We would like to thank FEMA and the Department of homeland security, and our local Emergency manager for bringing this class to town and giving us a chance to participate. We learned a lot of information and procedures, including the command structure and possible requirements of the ham community if something were to happen. We have a lot of exposure to risk with the whether and industry. the likely hood that at some point we will be called on to help with emergency operations is a good bet. It was a great class, and many of the procedures will be incorporated into our field operations and future planning. We will have more information posted as time permits. Also sometime this week I will put links on our link page for field guides that those interested in being available for emergency ops should familiarize yourselves with. It is also recommend that if you have not taken any of the fema courses that you take the time and do the training, it is free, and I suspect will be required.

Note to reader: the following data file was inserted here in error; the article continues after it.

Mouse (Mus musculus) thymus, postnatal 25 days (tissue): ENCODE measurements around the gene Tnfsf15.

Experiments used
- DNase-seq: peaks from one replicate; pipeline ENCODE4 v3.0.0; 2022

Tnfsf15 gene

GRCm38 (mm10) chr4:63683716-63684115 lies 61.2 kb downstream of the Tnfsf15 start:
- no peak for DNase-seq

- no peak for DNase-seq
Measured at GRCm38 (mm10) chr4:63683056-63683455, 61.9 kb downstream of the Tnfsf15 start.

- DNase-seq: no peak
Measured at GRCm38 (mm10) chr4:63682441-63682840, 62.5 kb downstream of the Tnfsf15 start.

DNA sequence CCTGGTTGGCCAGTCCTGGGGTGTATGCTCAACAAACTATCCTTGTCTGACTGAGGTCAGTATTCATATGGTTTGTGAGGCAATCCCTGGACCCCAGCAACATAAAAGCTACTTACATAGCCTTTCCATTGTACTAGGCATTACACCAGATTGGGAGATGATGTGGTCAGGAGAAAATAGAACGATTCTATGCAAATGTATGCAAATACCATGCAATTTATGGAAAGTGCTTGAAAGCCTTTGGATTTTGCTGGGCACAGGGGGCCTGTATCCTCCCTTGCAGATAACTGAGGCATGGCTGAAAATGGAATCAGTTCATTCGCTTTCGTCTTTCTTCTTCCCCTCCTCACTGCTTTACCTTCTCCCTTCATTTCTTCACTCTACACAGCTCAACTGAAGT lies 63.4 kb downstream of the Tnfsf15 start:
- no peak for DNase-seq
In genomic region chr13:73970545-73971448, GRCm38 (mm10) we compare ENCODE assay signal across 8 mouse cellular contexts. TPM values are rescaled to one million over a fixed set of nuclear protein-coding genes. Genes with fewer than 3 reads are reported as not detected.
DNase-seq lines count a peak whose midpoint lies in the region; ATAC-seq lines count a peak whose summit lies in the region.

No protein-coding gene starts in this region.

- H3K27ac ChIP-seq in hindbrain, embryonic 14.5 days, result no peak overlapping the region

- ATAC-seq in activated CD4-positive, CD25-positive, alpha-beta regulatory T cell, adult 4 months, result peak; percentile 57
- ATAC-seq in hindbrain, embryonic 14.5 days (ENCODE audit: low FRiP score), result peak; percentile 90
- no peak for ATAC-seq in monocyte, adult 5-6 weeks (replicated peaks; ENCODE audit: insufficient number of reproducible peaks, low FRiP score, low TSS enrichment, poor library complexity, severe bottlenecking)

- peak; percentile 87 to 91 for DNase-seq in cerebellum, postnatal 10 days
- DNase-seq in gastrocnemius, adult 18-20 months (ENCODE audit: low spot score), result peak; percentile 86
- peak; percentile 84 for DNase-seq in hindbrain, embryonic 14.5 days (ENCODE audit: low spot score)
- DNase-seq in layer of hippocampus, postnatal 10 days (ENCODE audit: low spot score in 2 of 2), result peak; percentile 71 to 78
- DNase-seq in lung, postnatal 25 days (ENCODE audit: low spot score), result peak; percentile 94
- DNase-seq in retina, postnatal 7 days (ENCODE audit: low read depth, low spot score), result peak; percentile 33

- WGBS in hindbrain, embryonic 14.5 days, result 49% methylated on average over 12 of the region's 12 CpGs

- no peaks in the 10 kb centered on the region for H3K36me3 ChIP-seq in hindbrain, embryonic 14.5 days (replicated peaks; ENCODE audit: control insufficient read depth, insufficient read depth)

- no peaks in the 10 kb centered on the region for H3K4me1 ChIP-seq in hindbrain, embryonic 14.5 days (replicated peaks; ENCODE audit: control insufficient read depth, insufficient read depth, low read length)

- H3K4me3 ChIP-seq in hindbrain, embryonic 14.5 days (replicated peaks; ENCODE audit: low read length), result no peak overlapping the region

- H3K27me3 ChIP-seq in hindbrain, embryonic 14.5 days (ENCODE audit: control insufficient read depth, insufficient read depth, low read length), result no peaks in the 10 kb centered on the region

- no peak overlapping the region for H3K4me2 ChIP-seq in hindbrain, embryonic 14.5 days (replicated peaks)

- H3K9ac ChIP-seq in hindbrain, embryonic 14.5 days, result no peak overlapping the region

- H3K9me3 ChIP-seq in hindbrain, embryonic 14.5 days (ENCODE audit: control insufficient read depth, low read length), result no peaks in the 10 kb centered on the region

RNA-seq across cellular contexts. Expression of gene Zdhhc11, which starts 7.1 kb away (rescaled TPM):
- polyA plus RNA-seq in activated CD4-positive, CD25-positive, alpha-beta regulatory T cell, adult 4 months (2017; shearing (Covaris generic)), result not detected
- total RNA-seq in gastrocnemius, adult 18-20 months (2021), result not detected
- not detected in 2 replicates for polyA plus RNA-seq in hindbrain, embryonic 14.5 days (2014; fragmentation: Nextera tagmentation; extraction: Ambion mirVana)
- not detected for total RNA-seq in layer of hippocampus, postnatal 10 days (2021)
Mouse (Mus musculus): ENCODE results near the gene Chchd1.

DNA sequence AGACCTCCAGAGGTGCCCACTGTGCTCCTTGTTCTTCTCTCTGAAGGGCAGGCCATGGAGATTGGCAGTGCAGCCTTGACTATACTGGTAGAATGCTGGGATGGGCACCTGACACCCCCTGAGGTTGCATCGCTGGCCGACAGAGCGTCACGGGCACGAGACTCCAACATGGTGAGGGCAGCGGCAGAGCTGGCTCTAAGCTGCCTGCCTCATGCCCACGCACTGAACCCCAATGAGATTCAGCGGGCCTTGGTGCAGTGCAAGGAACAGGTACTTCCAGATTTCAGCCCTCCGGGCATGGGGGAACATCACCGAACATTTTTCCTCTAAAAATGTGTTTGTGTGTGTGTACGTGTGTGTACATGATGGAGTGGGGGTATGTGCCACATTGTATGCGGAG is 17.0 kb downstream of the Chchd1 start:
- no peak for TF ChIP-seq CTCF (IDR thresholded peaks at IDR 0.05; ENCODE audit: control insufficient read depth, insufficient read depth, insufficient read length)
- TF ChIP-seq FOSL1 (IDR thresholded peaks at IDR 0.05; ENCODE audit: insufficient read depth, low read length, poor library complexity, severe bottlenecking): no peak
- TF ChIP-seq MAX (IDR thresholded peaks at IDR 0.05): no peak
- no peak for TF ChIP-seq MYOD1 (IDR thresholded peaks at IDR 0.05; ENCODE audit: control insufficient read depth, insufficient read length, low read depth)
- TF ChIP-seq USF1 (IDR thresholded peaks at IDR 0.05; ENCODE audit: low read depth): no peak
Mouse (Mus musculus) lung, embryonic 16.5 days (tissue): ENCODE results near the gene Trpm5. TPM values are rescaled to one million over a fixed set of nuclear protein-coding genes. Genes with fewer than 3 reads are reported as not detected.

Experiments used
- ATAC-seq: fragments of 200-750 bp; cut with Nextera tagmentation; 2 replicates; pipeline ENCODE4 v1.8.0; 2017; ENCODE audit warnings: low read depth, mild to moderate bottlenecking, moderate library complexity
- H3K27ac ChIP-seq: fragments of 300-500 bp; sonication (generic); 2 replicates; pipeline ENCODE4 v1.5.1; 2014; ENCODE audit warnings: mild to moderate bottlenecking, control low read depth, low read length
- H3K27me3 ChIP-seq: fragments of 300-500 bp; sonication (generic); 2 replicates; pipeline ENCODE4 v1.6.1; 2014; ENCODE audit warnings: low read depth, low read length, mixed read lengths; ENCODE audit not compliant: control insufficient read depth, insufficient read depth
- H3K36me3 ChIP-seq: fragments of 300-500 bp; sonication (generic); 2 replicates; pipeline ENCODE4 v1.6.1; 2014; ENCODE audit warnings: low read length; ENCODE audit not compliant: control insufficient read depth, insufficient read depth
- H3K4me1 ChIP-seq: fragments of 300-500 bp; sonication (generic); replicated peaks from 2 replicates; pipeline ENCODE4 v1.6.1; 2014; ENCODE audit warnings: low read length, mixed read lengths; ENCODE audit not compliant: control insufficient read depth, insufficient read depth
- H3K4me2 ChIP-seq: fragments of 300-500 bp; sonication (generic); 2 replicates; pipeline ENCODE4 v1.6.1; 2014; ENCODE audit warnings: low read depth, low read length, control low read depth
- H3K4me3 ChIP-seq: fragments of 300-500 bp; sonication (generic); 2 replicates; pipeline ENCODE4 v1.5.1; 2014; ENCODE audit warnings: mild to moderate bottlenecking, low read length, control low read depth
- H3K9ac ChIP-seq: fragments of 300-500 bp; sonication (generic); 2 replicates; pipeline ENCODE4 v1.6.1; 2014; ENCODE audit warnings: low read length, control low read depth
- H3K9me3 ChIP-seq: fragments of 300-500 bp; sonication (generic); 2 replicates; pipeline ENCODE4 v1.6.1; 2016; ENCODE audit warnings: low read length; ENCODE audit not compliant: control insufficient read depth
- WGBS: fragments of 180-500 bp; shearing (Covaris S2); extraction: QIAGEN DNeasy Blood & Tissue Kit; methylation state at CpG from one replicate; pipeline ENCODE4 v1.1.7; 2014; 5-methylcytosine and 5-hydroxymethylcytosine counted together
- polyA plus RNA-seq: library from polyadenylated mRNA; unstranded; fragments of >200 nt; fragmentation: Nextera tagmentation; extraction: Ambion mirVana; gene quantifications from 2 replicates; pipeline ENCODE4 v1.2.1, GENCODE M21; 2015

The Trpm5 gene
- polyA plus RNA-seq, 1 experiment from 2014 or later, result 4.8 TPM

- 23 October 2020, 11:31 amThe K7RA Solar UpdateTad Cook, K7RA, Seattle, reports:Sunspots appeared every day of the past reporting week. Compared to the previous 7 days, the average daily sunspot number increased from 13.1 to 15. Average daily solar flux rose from 73.1 to 74.5. Geomagnetic indicators were up slightly, with average daily planetary A index rising from 2.7 to 5, and middle latitude A index going from 1.9 to...
- 22 October 2020, 11:29 pmARRL has issued guidelines for multioperator stations competing in the ARRL DX Contest (CW and phone). With the global pandemic continuing to impose restrictions on social gatherings, multioperator contest stations may not be able to operate normally while still adhering to local social distancing guidelines. ARRL has taken the decision to make temporary accommodations for a multioperator stati...
- 22 October 2020, 7:27 pm